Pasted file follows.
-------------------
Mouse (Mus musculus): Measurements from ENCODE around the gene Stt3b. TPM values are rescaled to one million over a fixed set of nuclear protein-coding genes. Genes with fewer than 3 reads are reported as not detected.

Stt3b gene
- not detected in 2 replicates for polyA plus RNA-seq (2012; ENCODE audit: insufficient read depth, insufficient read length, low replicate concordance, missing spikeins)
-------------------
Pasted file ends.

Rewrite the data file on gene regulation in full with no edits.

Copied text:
Mouse (Mus musculus): Measurements from ENCODE around the gene Stt3b. TPM values are rescaled to one million over a fixed set of nuclear protein-coding genes. Genes with fewer than 3 reads are reported as not detected.

Stt3b gene
- not detected in 2 replicates for polyA plus RNA-seq (2012; ENCODE audit: insufficient read depth, insufficient read length, low replicate concordance, missing spikeins)